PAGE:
Post Carpal Tunnel Surgery: How Occupational Therapy Can Help
After carpal tunnel surgery, it’s imperative that you learn to properly exercise, strengthen, and use your injured hand in order to promote optimal healing. One of the top recommended therapies for post-surgery is occupational therapy. Below, we outline what occupational therapy for carpal tunnel recovery entails and how this therapy can help speed recovery from carpal tunnel surgery.
What is Carpal Tunnel Syndrome?
Carpal tunnel is a condition that happens when the median nerve, which runs from your forearm through the carpal tunnel in your wrist and to your hand, becomes compressed. This compression can cause pain and numbness in one or both hands and problems with fine motor coordination such as buttoning clothing, typing, or writing. It also can be associated with tingling, itching, and burning sensations along an affected person’s arm.
What is Occupational Therapy, and How Can it Help Me After My Hand Surgery?
The goal of occupational therapy is to assist people in doing daily tasks. The majority of us rely on our hands for our professions and daily activities.
If you are recovering from carpal tunnel surgery (also known as “carpal decompression”), occupational therapy may help you recover faster by teaching exercises that improve strength and agility while reducing discomfort during everyday activities like typing on a computer keyboard. Therapy also can help you learn to use the muscles around your hands, wrists, and forearms so that everyday activities don’t cause pain.
In occupational therapy after carpal tunnel surgery, a physical therapist or occupational therapist may do any of these things:
Mild Hand, Finger, Wrist, and Forearm Exercises
These exercises assist in strengthening the hand, fingers, wrist, and forearm. They also reduce swelling without causing damage to the incision site or stitches.
Flexing and Stretching
Finger and hand stretches aid in flexibility and inflammation reduction. To avoid aggravating the incision, they are usually modest at first. Check out our helpful Therapeutic Exercise Program for Carpal Tunnel Syndrome document for examples of stretches you can do at home to improve flexibility and help strengthen your muscles while you recover.
Hand exercises will become more robust as the incision heals. In addition, the muscles in the hand, fingers, wrist, and forearm will be strengthened. It’s important to keep up with your occupational therapy plan for a thorough recovery, even if you feel you may be done early.
This may be accomplished by squeezing and stretching therapeutic putty.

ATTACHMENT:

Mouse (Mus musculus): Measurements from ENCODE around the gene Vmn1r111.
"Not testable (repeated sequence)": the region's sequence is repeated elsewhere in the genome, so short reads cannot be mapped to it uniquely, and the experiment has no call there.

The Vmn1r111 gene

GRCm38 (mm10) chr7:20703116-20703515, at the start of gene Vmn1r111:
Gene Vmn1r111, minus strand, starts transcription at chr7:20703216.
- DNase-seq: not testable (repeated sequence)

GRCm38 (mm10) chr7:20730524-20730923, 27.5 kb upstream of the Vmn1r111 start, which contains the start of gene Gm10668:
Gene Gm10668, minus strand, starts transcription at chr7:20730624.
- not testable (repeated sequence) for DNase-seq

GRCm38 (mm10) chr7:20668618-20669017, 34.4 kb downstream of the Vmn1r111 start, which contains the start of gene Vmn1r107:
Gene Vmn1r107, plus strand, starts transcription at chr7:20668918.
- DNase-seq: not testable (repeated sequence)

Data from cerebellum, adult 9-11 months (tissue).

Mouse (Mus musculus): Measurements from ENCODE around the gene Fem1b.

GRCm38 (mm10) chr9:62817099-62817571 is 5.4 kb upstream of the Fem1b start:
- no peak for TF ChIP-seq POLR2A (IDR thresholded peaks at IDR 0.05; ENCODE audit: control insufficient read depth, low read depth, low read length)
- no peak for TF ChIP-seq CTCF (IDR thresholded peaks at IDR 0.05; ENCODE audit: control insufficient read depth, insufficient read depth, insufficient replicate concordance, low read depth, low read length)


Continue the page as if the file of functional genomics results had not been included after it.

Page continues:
Improving Range of Motion
Stretching, flexing, and exercises can help you regain your range of motion following surgery. This allows you to gradually and safely resume normal activities.
Learning from an occupational therapist will help you avoid the recurrence of symptoms. For example, developing good posture and mobility habits. It may also be beneficial to invest in more ergonomic equipment if you use a computer for work or find yourself typing or writing at a desk often. These devices can help position your arm, wrist, and hand in a way that will help prevent future median nerve compression.
What Makes a Hand Therapist Different?
Hand Therapists aren’t your everyday physical or occupational therapists. They must receive a Certified Hand Therapist (CHT) credential before practicing as a certified hand therapist. To obtain a CHT, they must:
- Have a minimum of three years of clinical experience, including 4,000 or more hours in the direct practice of hand therapy.
- Successfully passed a comprehensive test of advanced clinical skills and theory in upper quarter rehabilitation.
- Be recertified every five years by demonstrating continuous professional development and competency
Occupational Therapy (Hand) in Northern Colorado
We offer a variety of hand therapy services and have large, well-equipped gyms and private treatment rooms in four of our Northern Colorado Locations and our hand therapists are all specialists in hand and upper extremity disorders, including carpal tunnel syndrome. Gyms are located at the Fort Collins, Loveland, Longmont, and Lafayette clinics. We have a variety of specialized equipment to help our therapists progress your program in the most efficient way possible.
If you have questions about our techniques or your home exercise program, please contact us. We want you to be fully informed so you can participate actively in your recovery from injury or surgery!